Provide informal interpretation and visitor assistance: The intern will help staff public buildings such as park visitor center, museums, and other historic buildings. Duties will include providing informal interpretation to visitors on Klondike Gold Rush history and park resources and significance, offering site orientation to visitors, operating media equipment, introducing park film, as well as performing opening and closing procedures. The intern will work with visual information specialist to produce social media content, reaching diverse audiences across the world. The intern will gain a detailed understanding of how to share the National Park Service mission, day to day operations at a busy national park site, and greatly build on their public communication skills.
Learn about the National Park Service: The intern will have many opportunities to learn about different park operations. This will be tailored to the selected intern, but will include attending the superintendent’s leadership meetings and departmental planning meetings. This tailored experience can also include shadowing park environmental field studies such as local bird and boreal toad surveys, eulachon Fish studies, and/or bat acoustic monitoring. The intern will have the opportunity to participate in archaeological digs with cultural resources staff; and time is provided for the intern to hike in the backcountry on the park’s Chilkoot Trail.
Natural and Physical Work Environment: The park is located in the busy port town of Skagway in the coastal temperate rainforest of southeast Alaska. The summer population is around 3,000. Over 10,000 visitors can come to Skagway each day via cruise ships. The tourism industry attracts young, energetic employees that complement the welcoming small-town feel. Skagway has two grocery stores, a recreation center, several restaurants and bars, a microbrewery, and a library with free Wi-Fi. Skagway also has miles of outdoor recreational trails and ocean access for water-based activities. It is a short drive to British Columbia and the Yukon, so a passport is recommended. Skagway’s cruise ship industry supports dozens of adventure companies offering activities such as rock climbing, river rafting, dog sledding, and even glassblowing. During the summer months weather can be variable, but highs in the 60s are typical. Rain can occur daily, but rarely for the whole day during the summer. There are several Latino residents scattered throughout the community.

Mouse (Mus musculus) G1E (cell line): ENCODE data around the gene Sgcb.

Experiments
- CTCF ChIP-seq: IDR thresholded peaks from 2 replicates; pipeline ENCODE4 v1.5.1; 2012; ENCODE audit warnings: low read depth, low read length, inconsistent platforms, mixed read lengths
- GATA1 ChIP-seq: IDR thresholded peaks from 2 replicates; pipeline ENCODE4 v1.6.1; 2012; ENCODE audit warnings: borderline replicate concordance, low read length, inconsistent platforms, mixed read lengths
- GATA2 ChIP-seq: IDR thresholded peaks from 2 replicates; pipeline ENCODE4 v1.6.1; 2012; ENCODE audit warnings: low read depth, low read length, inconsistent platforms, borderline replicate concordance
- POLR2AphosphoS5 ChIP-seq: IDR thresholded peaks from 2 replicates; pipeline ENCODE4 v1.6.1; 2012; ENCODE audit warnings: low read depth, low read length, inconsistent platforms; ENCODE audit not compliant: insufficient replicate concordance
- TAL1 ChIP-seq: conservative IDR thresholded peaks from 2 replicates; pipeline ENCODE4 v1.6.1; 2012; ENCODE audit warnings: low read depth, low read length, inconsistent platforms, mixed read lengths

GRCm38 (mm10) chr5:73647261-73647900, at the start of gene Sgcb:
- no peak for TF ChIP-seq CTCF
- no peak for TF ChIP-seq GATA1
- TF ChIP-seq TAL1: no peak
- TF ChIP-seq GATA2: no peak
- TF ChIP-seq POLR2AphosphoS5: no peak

Abilities and Skills: Public speaking skills or a desire to build public speaking skills are a must. Having experience in developing and implementing educational programs, community outreach programs and special events is preferred but not required.
Education and Qualifications: Some coursework in history is helpful but not required. This intern will need to be comfortable interacting with hundreds of people each day. Numerous of the outreach and special events involve children, thus experience working with children is preferred but not required. The intern will also need to be comfortable in developing digital media to share with our visitors. The intern will need to be able to research, develop, and present a 30-minute ranger talk, typically given outdoors.
Housing: housing provided
To apply for this job please visit environmentamericas.org.